If you’ve walked by the corner of Essex and Delancey streets on Manhattan’s Lower East Side, you’ve probably noticed there’s a lot going on. What is it? It’s the Essex Crossing mega-development. Among many other things, it will be the new home of the Essex Street Market. The current market is, however, still up and running and it wants people to know that.
Lower East Side
It looks like another supertall will rise in Lower Manhattan. Plans for a 77-story, 600-unit mixed-use tower at 235-247 Cherry Street, on the southern end of the Lower East Side, have surfaced in City Planning documents obtained by Bowery Boogie. The schematic diagram indicates the tower’s roof level will clock in at 983 feet and 8 inches, which would be categorized as a supertall by the Council on Tall Buildings and Urban Habitat (CTBUH). A parapet enclosing the building’s bulkhead and mechanical equipment would boost the final height even further, possibly past the 1,000-foot mark. JDS Development Group is seeking minor zoning changes to build the tower. Details and renderings of the cantilevering project were first revealed in the spring. At the time, it was learned that the tower would include 150 affordable units, 10,000 square feet of retail, and a 4,600-square-foot senior center. The adjacent 10-story Two Bridges Senior Apartments would also see a renovation. SHoP Architects is behind the design, and Two Bridges Neighborhood Council and Settlement Housing Fund are the property owners. A single-story commercial building will have to be demolished. Construction is not expected to begin until at least 2018.
There are only a few locations outside of Midtown and the Financial District that support supertall (or near supertall) development. The newest such location is the far Lower East Side, where Extell’s 252 South Street, also known as One Manhattan Square, is now rising. While several renderings of the project have been revealed, YIMBY now has a full video of the soon-to-be skyscraper and its impact on the Manhattan skyline, posted on the YIMBY Forums and also on Curbed.
Construction is now ongoing on the eighth-floor cantilever of the 12-story, 38-unit mixed-use building under construction at 100 Norfolk Street, on the Lower East Side. Steel beam construction can be seen in photographs via a Bowery Boogie update. The structure will eventually measure 53,949 square feet, with 11,244 square feet designated as commercial-retail space on parts of the ground through third floors. The residential units, ranging from studios all the way up to a five-bedroom penthouse, will be condominiums and should average 1,124 square feet apiece. Amenities include a fitness center, a yoga room, a common rooftop deck, a garden lounge, private residential storage, and bike storage. Adam America Real Estate, the Naveh Shuster Group, and the Horizon Group are the developers, while ODA New York is behind the architecture. The structure has grown four stories since YIMBY’s last update in December 2015. Completion is expected before 2017.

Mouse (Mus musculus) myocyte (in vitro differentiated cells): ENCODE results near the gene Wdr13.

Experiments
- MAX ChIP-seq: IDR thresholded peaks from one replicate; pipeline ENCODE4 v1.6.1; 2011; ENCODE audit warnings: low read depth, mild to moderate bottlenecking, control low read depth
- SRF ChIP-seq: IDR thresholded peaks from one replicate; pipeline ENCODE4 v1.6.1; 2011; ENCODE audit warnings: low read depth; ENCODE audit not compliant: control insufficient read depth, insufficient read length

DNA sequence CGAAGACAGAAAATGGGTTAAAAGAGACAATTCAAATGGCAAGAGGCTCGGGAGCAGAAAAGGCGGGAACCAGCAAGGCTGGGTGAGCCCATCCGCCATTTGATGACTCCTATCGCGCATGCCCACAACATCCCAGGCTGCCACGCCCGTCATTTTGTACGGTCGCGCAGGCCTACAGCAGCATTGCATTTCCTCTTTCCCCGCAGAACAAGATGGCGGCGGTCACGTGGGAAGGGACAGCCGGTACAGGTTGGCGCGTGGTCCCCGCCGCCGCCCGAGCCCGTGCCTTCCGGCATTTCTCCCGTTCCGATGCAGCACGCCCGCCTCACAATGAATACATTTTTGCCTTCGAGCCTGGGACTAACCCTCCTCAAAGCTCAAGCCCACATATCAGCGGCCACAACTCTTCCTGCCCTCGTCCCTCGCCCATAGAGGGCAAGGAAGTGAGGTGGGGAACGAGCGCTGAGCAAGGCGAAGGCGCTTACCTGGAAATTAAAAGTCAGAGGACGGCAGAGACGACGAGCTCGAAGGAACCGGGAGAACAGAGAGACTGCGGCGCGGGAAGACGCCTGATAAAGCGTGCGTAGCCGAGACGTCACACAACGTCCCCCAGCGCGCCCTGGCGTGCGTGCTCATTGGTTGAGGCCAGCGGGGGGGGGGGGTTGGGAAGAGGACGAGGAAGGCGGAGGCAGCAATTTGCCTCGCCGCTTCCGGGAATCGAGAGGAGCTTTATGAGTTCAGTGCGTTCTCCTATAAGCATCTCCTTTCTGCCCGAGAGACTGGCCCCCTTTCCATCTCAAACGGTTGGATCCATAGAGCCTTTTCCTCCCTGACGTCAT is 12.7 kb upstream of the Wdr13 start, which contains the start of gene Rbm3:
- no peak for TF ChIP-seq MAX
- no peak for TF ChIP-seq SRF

Back in December of 2015, updated renderings were revealed of the 11-story, 94-unit mixed-use building planned at 196 Orchard Street, on the Lower East Side. Steel beams are now being rising from the ground at the site, Bowery Boogie reported. The structure will encompass 178,376 square feet. There will be 38,452 square feet of commercial space across the cellar through third floors. Most of that space will be utilized by a three-story Equinox fitness center, which required a special permit from the Board of Standards and Appeals, and Community Board 3 will see the plans this month. Parts of the ground and cellar levels will also contain retail space. The apartments, which will be condominiums, begin on the fourth floor. Units will average 978 square feet apiece and will come in studios and one-bedrooms. The structure will be topped by a roof deck. Magnum Real Estate Group and Real Estate Equities Corporation are the developers, while Ismael Leyva Architects is designing. Incorporated Architecture & Design is responsible for the interiors. Completion is expected in late 2017.